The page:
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The influence of production systems on self-reported arousal, sleepiness, physical exertion and fatigue?consequences of increasing mechanization

The present study examined the capability of a real-time assessment routine to sort out the individual impact of three production systems on psychological activation as measured by the Stress-/Energy Inventory, Karolinska Sleepiness Scale, Borg's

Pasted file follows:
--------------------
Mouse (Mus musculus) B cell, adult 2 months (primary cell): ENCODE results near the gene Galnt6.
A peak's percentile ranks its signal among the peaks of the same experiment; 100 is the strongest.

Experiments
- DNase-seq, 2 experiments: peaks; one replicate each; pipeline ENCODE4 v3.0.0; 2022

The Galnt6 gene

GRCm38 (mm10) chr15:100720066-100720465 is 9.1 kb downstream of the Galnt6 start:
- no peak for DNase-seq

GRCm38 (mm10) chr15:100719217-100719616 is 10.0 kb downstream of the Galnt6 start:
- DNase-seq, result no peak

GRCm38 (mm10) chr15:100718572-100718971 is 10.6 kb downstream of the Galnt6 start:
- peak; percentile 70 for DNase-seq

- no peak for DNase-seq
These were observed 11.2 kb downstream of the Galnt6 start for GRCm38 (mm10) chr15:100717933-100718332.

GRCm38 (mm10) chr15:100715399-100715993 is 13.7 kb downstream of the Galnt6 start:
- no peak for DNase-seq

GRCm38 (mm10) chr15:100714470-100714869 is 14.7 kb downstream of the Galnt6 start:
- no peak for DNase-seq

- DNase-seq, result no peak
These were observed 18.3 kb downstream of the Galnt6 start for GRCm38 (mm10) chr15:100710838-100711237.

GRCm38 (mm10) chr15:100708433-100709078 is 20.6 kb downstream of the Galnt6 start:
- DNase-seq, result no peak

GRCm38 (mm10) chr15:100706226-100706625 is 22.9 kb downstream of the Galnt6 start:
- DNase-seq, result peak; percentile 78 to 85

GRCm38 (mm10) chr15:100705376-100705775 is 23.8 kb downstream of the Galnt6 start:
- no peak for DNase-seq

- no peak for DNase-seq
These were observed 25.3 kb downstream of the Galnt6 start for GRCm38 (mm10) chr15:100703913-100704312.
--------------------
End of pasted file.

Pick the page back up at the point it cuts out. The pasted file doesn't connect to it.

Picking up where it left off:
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  Copyright © 2003 John Wiley & Sons, Ltd. The influence of productionsystems on self-reportedarousal, sleepiness,physical exertion andfatigue—consequences of increasing mechanization Roger Persson,* ,†,1 Anne Helene Garde, 2 Åse Marie Hansen, 2 Palle Ørbæk 1 andKerstina Ohlsson 11 Division of Occupational and Environmental Medicine, Department of LaboratoryMedicine, Lund University Hospital, Sweden 2 National Institute of Occupational Health, Copenhagen, Denmark Summary The present study examined the capability of a real-time assessment routine to sort out the indi-vidual impact of three production systems on psychological activation as measured by the Stress- /Energy Inventory, Karolinska Sleepiness Scale, Borg’s CR-10 Perceived Exertion scale, and theSwedish Occupational Fatigue Inventory. Sixteen women between the ages of 26 and 57 years(mean 43 years) rotated in a counterbalanced order between three production systems: A, B and C. The systems produced the same goods but clearly differed in degree of automation and ergonomic demands. The results show that work at the most automated production system, C,on average generated lower energy index scores and higher sleepiness scores compared to theoldest system, A. Clear weekly and diurnal patterns were found for most rating measures. To con-clude, the increasing automation of the production systems is reflected in psychological activationby dampening feelings of positively valued high activity states and increased sleepiness. The expres-sions of a weekly and diurnal psychological activation, indicates that the subjects are able tounwind both during the weekend and after work, and suggest that the present method is suitablefor studying the immediate psychological adaptation to the social and physical work environment.Copyright © 2003 John Wiley & Sons, Ltd. *Correspondence to: Roger Persson, Division of Occu-pational and Environmental Medicine, Lund UniversityHospital, SE-22185 Lund, Sweden. Tel: + 46 46 177287. Fax: + 46 46 177285.E-mail: Stress and Health Stress and Health  19 : 163–171 (2003)Published online in Wiley InterScience ( DOI: 10.1002/smi.967 Received 2 December 2002Accepted 3 March 2003 Key Words time-series; psychological assessment; repetitive work; diary; logbook Introduction The use of self-report diaries, or logbooks, in occupational health research has typicallyfocused on assessing exposure to chemical sub-stances or work tasks (e.g. Jensen, Murer, Olsen,  & Christensen, 1995; Viikari-Juntura et al.,1996). Methods for measuring the psychologicaleffects of work are insufficiently developed, particularly regarding time-series measurement.Time-series utilization of self-report diaries, orlogbooks, may provide an inexpensive prospec-tive and real-time account of the individuals’immediate psychological adaptation towards thesocial and physical environment. In the presentcase, it was expected that such measurementcould supplement and shed new light on existingtechnical data concerning muscle activity, andbody postures and movements, obtained fromdifferent production systems in a parquet floor-ing factory (I. Balogh, K. Ohlsson, S. Skerfving,G.-Å. Hansson, & T. Engström, unpublisheddata). The production systems in question madethe same goods but represent technological devel-opments that have resulted in distinct work con-ditions due to increasing mechanization. Anotherreason for the present investigation was to test aroutine involving frequent, and in part parallel,assessment of psychological and endocrine mea-sures. This approach partly gained inspirationfrom sleep research, which has developed time-series methods feasible for field settings (e.g.Kecklund, Åkerstedt, & Lowden, 1997). Theprimary aim here was to examine the capabilityof a real-time assessment routine to sort out theindividual impact of three production systems onpsychological activation. Other aims were tostudy the psychological activation over the weekand during days, with the purpose of examiningto what degree the subjects unwind during theweekend and after work, and to evaluate thesubject’s compliance to the present measurementschedule. Subjects and methods Subjects Sixteen women working on an afternoon shift(14.00 to 22.00 hours, including breaks) partici-pated. The mean age was 43 years (range 26 to57 years). These volunteers, identified in collabo-ration with the employer, showed low mental distress in the General Health Questionnaire-30(median = 1.61, Q1–Q3 = 1.52–1.74; Goldberg& Williams, 1988) and the State-Trait AnxietyInventory-Trait scale ( M  = 1.54, CI 95% = 1.39–1.68; Spielberger, Gorsuch, Lushene, Vagg,& Jacobs, 1983). According to the demand–control–support model (Johnson, 1986; Karasek& Theorell, 1990), nine subjects experienced apassive work situation (i.e. low demands and lowdecision latitude); six subjects experienced jobstrain (i.e. high demands and low decision lati-tude) and one subject experienced an active worksituation (i.e. high demands and high decision latitude). Subjects received 2h salary for com-pleting the baseline questionnaires outside workhours. Production systems and work description The production systems process small woodenslats for parquet flooring (length 202 to 456mm;width 49 to 66mm; thickness 10mm, weight 70to 300g). All systems produce the same goods;require highly trained workers, demand intenseconcentration and rapid qualified decisions, andthe subjects rotate between work assignmentsevery half hour. Production system A. System A is the oldestand most manual. In a first step slats are auto-matically fed to the system. Thereafter, the systemengages nine subjects, organized along two par-allel conveyor belts. The slats pass by at a rate of 2 slats per second. The first task, carried out whileseated, is to sort out defective slats by visualinspection. The next two tasks, carried out whileseated, are to visually determine the quality of theslats and to identify edge defects. Depending onquality and type of edge defect, the slats are placedon sideboards, one on each side of the worker. Thefourth task is carried out standing and focuses onfurther inspection of the edges by manually rotat-ing a bundle of 30 to 40 slats at the same time.Non-approved slats are sorted out whereasaccepted slats are loaded onto benches. A finaltask is to walk between the lines, and collect theslats from the sideboards and load them. Production system B. System B engages fivesubjects and represents a technologically inter-mediate step. At the first workstation slats aremanually fed to the system by carrying slats frombenches and loading them into a cassette. The fol-lowing four workstations are analogous to systemA and involve inspection of slats by focusing onquality and edges while seated or standing. Production system C. System C is the newestproduction system and the most automated. R. Persson et al  . Copyright © 2003 John Wiley & Sons, Ltd. Stress and Health  19 : 163–171 (2003)164  Industrial robots feed the system with slats.Clearly defective slats are then sorted out by computerized video scanning. The manual labouris performed by nine subjects, seated along threeparallel conveyor belts. At the first station at each belt, inspection focuses on the edges of theslats by mechanically rotating them by use of ajoystick-operated device. At the following twostations inspection focuses on the quality of theslats that pass by at a rate of 3 slats per second.Quality grading is marked by slightly changingthe position of the slats on the conveyor belt.Finally, the slats are loaded onto benches by anindustrial robot. Measures Borg CR-10 scale. This scale measures thedegree of perceived physical exertion according to a scaling method developed by Borg (1982,1998). The scale has 12 steps, some of which areverbally anchored. Higher values indicate greaterperceived physical exertion. In the present casethe subjects were told to rate their experiences of exertion as a reflection of their feelings of car-diovascular load. Karolinska Sleepiness Scale (KSS; Åkerstedt &Gilberg, 1990). The KSS assesses the alertnessor sleepiness experienced by subjects, on a 9-point scale with verbal anchors on every secondstep: (1) very alert, (3) alert, (5) neither alert norsleepy, (7) sleepy, but no difficulty remainingawake, and (9) extremely sleepy, fighting sleep.Sleepiness is here viewed as a symptom defined asthe momentarily perceived relative strength of two drives, a wake drive and a sleep drive. The Stress/Energy Inventory (Kjellberg &Iwanowski, 1989). The Stress/Energy Inven-tory measures feelings of arousal in two dimen-sions: stress and energy, each comprising sixitems. The stress dimension covers negatively-valued high-activity states to positively-valuedlow-activity states. The energy dimension covers positively-valued high-activity states tonegatively-valued low-activity states. Items are re-sponded to on 6-point scales (score ranges from0 to 5) with verbal anchors reflecting the inten-sity at which people experience a specific adjec-tive (e.g. relaxed, tense, stressed, etc.). Higherscores indicate more experienced stress or energy. The Swedish Occupational Fatigue Inventory-20 (SOFI-20; Åhsberg, Gamberale, & Kjellberg,1997). The SOFI-20 measures work-relatedfatigue in five dimensions: lack of energy, phy-sical exertion, physical discomfort, lack of motivation, and sleepiness. Each dimensionencompasses four items that are responded to on7-point scales (score ranges from 0 to 6) with verbally anchored endpoints ‘not at all’ and ‘to avery high degree’. Higher scores indicate moreintense symptoms of fatigue. Since there is nogenerally accepted gold standard for measuringfatigue it should be noted that the current defini-tion sees fatigue as a multidimensional phenom-enon that incorporates both mental and physicalfeatures. Procedure One week before the study, the subjects com-pleted a 24-h training cycle involving logbooks,urine and saliva sampling. The administration of the logbooks followed the principles outlined byBorg (1998). Thus time was spent on discussingand explaining the items with the respondenteven before the training session. On the first dayin the assessment week, the subjects completed,under supervision, a basic questionnaire. The log-books were completed during a single week(Table I). Assessment points were chosen to coverkey aspects of the 24-h cycle as well as workhours (1) awakening (2) just before work at 14.00hours, (3) during work at 16.00 hours, (4) duringwork at 20.00 hours and (5) just before going tobed or in bed. Fatigue ratings were, however, onlymade at bedtime. From Tuesday to Friday and on Sunday, parallel assessment was made withendocrine variables (A.-H. Garde, Å.-M. Hansen,R. Persson, P. Ørbæk, & K. Ohlsson, unpublisheddata). With few exceptions, subjects rotated be-tween production systems in a counterbalancedorder. On workdays, some of our staff memberswere in an adjacent room to receive urine andsaliva samples, and to answer questions concern-ing the logbooks. Ethics All participants gave written consent to partici-pate. The Ethics Committee of Lund Universityapproved the study, LU 690-99. Influence of production systems on self-reports Copyright © 2003 John Wiley & Sons, Ltd. Stress and Health  19 : 163–171 (2003)165  Statistical analysis Values of P below 0.05 were considered statisti-cally significant. Categorical predictors were day,time and production system. Dependent variableswere the inventory scores. Only days including allassessment points were analysed. Due to unsys-tematic loss of data the general linear mixedmodels module in SPSS 11.0.1 was used to esti-mate overall treatment effects and treatmenteffects at separate assessment points (SPSS Inc.,1998). A repeated measures model was speci-fied and an iterative model-fitting strategy wasadopted. Models were first fitted using a max-imum likelihood (ML) method but the finalmodel was solved using the restricted maximumlikelihood (REML) method. For all analyses, afirst order autoregressive and a compound sym-metry covariance structure was tested. The com-pound symmetry structure provided in all cases abetter fit, so it was generally applied. Residualplots were used to identify potential outliers anddeviations from normality assumptions. No out-liers or deviations from normality were detected.Statistical inference for the mean structure of datawas made with fixed effects models and approx-imate Type III F  -tests and t  -tests, including anoverall intercept. Production system A, Sunday,and bedtime were generally selected as first-handreference levels. Results are typically expressed asdeviations from reference levels in raw scores aswell as deviations from reference levels in stan-dard deviation units: Z -scores. The main questionwas to evaluate the overall difference between theproduction systems. The comparisons studyingthe effects of day and time on the inventoryscores, utilized full-factorial models in whichinteraction effects and main effects only wereretained if statistically significant. Results Comparison Between Production Systems Self-reported arousal. Production systeminfluenced the energy index scores (  p  < 0.001) butday and time did not. Work at system C gener-ated on average lower scores compared to systemA (  p  = 0.002; Table II). No influence from pro-duction system, day or time was observed on thestress index score. Sleepiness and physical exertion. Both pro-duction system (  p  = 0.009) and time (  p  = 0.001)influenced the sleepiness scores. Work at systemC generated on average higher sleepiness scoresthan work at system A (  p  = 0.005). Sleepinessratings were lower at 14.00 hours compared to20.00 hours. Only time influenced the physicalexertion ratings (  p  = 0.002), which on averagewere 0.51 points lower at 14.00 hours comparedto 20.00 hours (  p  < 0.001; CI 95% = - 0.78; - 0.23; Z  = - 0.68, CI 95% = - 0.68; - 0.20). Fatigue. Production system influenced theSOFI-20 lack of energy ratings (  p  = 0.010). Workat system B generated scores which were onaverage 0.50 points lower (  p  = 0.034) than thosegenerated at system A (CI 95% = - 0.96; - 0.04; Z = - 0.39, CI 95% = - 0.76; - 0.03). Scores for lackof energy were 0.80 points higher for work atsystem C (  p  = 0.011) compared to system B (CI95% = 0.21; 1.39; Z = 0.63, CI 95% = 0.16; 1.09). Comparison between days off and days at work  Self-reported arousal. Both day (  p  < 0.001)and time (  p  < 0.001) influenced the stress index R. Persson et al  . Copyright © 2003 John Wiley & Sons, Ltd. Stress and Health  19 : 163–171 (2003)166Table I.The sampling schedule for salivary cortisol (S), catecholamines and cortisol in urine (U) and self-reportlogbooks (L).Training day: 1TuesdayWednesdayThursdayFridaySaturdaySundayweek prior to testingWake upS/U/LS/U/LS/U/LS/U/LS/U/LS/U/LS/U/L + 30minSSSSS—S + 45minSSSSS—S1400S/U/LS/U/LS/U/LS/U/LS/U/LLS/U/L1600S/U/LS/U/LS/U/LS/U/LS/U/LLS/U/L2000S/U/LS/U/LS/U/LS/U/LS/U/LLS/U/LBedtimeS/U/LS/U/LS/U/LS/U/LS/U/LLS/U/L —, no sampling. Salivary cortisol is always sampled first when several samples are collected.  scores. Lower stress ratings were made on Sundaythan on the workdays (Figure 1, Table III). Stressratings at bedtime were lower than ratings duringwork but higher than ratings in the morning.Only time influenced the energy index ratings (  p < 0.001). At bedtime the energy ratings werelower than during the day but not different frommorning levels. Sleepiness and physical exertion. Time influ-enced the sleepiness ratings (  p  < 0.001), whichwere higher at bedtime than during the day (TableIV). Both day (  p  < 0.001) and time (  p  < 0.001)influenced the physical exertion score. The physi-cal exertion ratings were lower on Sunday com-pared to the workdays. At bedtime the physicalexertion ratings were higher than in the morning,and just prior to work at 14.00 hours. Fatigue. Day had an effect on the SOFI-20 lackof energy (  p  < 0.001) and physical discomfortratings (  p  < 0.001), which were both lower onSunday compared to the workdays (Table V). Compliance The stress/energy inventory had a compliance rateof 95 per cent. The sleepiness and physical exer-tion items had a compliance rate of 96 per cent.The five SOFI-20 scales, the sleep quality indexand the awakening index had a compliance rateof 97 per cent. Discussion The present study shows that increasing mecha-nization of production systems is reflected in psy-chological effect measures. Primarily, it has beenobserved that work at the most automated pro-duction system C, dampens the feelings of positively-valued high-activity states and increasesleepiness when compared to the most manualproduction system A. Observably, the impact of production system C is relatively larger regardingthe dampening of feelings of positively-valuedhigh-activity states compared to the impact onsleepiness. These observations are in agreementwith I. Balogh et al.’s (unpublished data) studywhich showed less muscle activity and move-ments at production system C, as well as with ourassessment of endocrine activity made in parallelwith the present ratings (A.H. Garde et al.,unpublished data), which showed lower concen-trations of urinary adrenaline and noradrenalineat system C. The results also seem to corroboratethe concept of somnificity, which emphasizes thatthe subjects’ posture and activity level (both phy-sical and mental) is of major importance in deter-mining our sleep and wake drives ( Johns, 2002).Interestingly, A.H. Garde et al. (unpublisheddata) report that both the positively- and negatively-valued high-activity states (i.e. energyand stress scores) were associated with higheradrenaline levels whereas low cortisol levels wereassociated with higher sleepiness scores. How-ever, when the self-report data and endocrine Influence of production systems on self-reports Copyright © 2003 John Wiley & Sons, Ltd. Stress and Health  19 : 163–171 (2003)167Table II.Comparisons between production systems, the energy index and sleepiness scores: results from modelsincluding production system (3 levels), day (4 levels) and time (3 levels). REML estimates and t  -tests, using acompound symmetry covariance structure. Energy index scoreSleepiness scoreRaw- D (95% CI) Z - D (95% CI)  p -valueRaw- D (95% CI) Z - D (95% CI)  p -valueIntercept3.64 (3.36; 3.92)——3.19 (2.59; 3.78)——P-system A00—00—P-system B0.02 ( - 0.12; 0.15)0.02 ( - 0.21; 0.27)0.8240.03 ( - 0.25; 0.32)0.02 ( - 0.20; 0.27)0.811P-system C  - 0.25 ( - 0.38; - 0.11)  - 0.44 ( - 0.68; - 0.20)  < 0.0010.41 (0.13; 0.70)0.34 (0.10; 0.57)0.005Tuesday  - 0.14 ( - 0.28; 0.00)  - 0.25 ( - 0.49; 0.00)0.0500.21 ( - 0.08; 0.50)0.17 ( - 0.07; 0.40)0.166Wednesday  - 0.11 ( - 0.24; 0.03)  - 0.19 ( - 0.43; 0.06)0.1350.36 (0.07; 0.64)0.29 (0.01; 0.52)0.017Thursday  - 0.04 ( - 0.18; 0.10)  - 0.01 ( - 0.31; 0.18)0.6090.15 ( - 0.14; 0.44)0.12 ( - 0.12; 0.35)0.317Friday00—00—14000.00 ( - 0.11; 0.12)0.00 ( - 0.20; 0.22)0.944  - 0.48 ( - 0.72; - 0.23)  - 0.39 ( - 0.59; - 0.19)  < 0.00116000.02 ( - 0.01; 0.14)0.03 ( - 0.18; 0.24)0.752  - 0.24 ( - 0.49; - 0.01)  - 0.19 ( - 0.39; 0.01)0.059200000—00—Raw- D , difference from reference level in raw scores. Z - D , difference from reference level in Z scores.